How to Be a Good Witness in Divorce Court
Have you been asked to appear as a witness in a divorce hearing? Divorce court can be intimidating, especially if you don’t know what to expect. Even if you know what you wish to say, answering questions on the spot during the examination can be overwhelming and may make you nervous or confused. In order to act as a beneficial witness, there are a few things you can do to make the process easier and more successful.
Does Every Divorce Need a Witness?
Witnesses are not called in every divorce, though they can be beneficial in certain circumstances. Typically, witnesses are used in cases where either spouse’s character or actions have come into question. In other words, a spouse may attempt to prove the other’s bad behavior in order to affect decisions in the divorce, such as property division, alimony, or child custody.
For example, if a spouse is accused of domestic violence, witnesses might come forward to explain abusive situations they’ve seen, or they may vouch for the accused person’s upstanding character. Witnesses can also help in cases where parents are fighting over child custody.
What Does a Witness Do?
The main objective of a divorce witness is to provide the court with first-hand knowledge of one or both spouses. Usually, this knowledge will focus on a specific concern or behavior, but not always. The witness is not encouraged to speak about things they heard or were told, but only of things they themselves have witnessed. In some courts, the witness cannot be a family member, but friends, colleagues, or other close personal associates are commonly accepted.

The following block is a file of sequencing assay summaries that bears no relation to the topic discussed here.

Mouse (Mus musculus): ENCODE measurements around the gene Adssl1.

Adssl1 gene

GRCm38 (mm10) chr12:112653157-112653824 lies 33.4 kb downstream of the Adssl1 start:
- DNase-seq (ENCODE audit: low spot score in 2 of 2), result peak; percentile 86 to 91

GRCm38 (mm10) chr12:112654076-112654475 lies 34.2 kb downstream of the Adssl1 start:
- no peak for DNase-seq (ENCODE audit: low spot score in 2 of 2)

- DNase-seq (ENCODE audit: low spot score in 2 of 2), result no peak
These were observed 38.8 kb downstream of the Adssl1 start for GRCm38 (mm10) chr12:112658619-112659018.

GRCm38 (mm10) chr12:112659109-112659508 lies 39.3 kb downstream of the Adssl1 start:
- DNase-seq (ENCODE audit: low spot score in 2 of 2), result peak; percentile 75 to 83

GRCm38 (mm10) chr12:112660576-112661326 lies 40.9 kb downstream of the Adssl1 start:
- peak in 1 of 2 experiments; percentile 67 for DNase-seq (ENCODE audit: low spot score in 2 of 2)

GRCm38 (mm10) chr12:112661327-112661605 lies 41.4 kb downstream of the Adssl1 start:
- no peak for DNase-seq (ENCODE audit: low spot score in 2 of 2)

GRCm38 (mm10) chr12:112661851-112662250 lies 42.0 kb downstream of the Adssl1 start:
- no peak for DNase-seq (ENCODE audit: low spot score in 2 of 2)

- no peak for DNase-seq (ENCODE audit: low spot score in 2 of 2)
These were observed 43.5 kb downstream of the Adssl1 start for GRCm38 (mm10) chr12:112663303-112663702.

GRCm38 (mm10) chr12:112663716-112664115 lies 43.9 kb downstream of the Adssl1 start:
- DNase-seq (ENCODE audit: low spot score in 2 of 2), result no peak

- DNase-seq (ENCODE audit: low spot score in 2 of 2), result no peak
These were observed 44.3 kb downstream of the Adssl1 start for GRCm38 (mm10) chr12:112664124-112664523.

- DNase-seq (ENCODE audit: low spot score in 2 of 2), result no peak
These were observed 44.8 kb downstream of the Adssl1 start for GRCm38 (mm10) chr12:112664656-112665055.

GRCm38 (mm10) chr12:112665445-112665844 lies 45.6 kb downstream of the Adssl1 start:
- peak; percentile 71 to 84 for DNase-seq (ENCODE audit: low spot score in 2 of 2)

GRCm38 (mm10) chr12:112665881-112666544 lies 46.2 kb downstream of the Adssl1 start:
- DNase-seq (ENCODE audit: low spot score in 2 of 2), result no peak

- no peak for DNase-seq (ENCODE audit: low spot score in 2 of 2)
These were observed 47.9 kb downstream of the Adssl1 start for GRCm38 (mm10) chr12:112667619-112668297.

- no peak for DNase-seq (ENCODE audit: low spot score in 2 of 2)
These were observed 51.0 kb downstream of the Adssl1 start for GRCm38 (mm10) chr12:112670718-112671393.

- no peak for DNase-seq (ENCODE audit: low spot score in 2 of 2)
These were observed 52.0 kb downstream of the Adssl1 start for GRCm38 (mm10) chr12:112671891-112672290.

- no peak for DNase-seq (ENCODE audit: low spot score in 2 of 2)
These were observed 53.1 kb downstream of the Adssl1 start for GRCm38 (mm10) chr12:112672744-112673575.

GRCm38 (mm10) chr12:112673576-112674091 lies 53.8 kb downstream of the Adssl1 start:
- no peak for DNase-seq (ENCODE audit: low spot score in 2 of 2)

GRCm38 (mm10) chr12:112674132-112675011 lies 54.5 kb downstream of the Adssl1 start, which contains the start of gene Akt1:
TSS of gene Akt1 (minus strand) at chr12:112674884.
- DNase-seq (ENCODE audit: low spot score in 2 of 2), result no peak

How Does the Process Work?
Before the hearing even begins, the witness typically meets with the attorney of the individual they will be speaking for. The attorney will inform the witness of any questions they will ask in court and explain the process in full. Next, the witness will attend the divorce hearing. In family court, cases are decided by a judge, which means there is no jury present. At the appropriate time, the judge will swear the witness in and invite the party who called the witness to ask their questions. After that, the opposing party will be free to question the witness during a process called the cross-examination. Lastly, the other party will be allowed to ask any remaining questions before the witness leaves.
A character witness should adhere to the following guidelines:
- Always tell the absolute truth. Lying in court is illegal and could have serious consequences.
- Be prepared. The party who called you as a witness will tell you what they’d like you to speak about ahead of time, so you shouldn’t be blindsided. Make sure you think over the details of what you’ll be sharing with the court so that you can speak confidently when your time comes.
- Answer what you can. Some questions may be difficult to answer, particularly those from the opposing party, but do your best to truthfully answer what you can.
- Remain calm. Speaking before a judge can be daunting, especially when the opposing party is asking you questions meant to corner you or twist your words. However, getting angry or arguing with the attorney during the cross-examination will not do anybody any good. So, remain calm and try to collect your thoughts before you speak.
Acting as a character witness in a divorce can be challenging, but an experienced divorce attorney can help guide you through the process smoothly and efficiently. If you are going through a divorce and want to know what your character witness will go through or whether or not you need a witness, our firm can help you.
Contact McKinley Irvin at our Oregon office to meet with our divorce lawyers.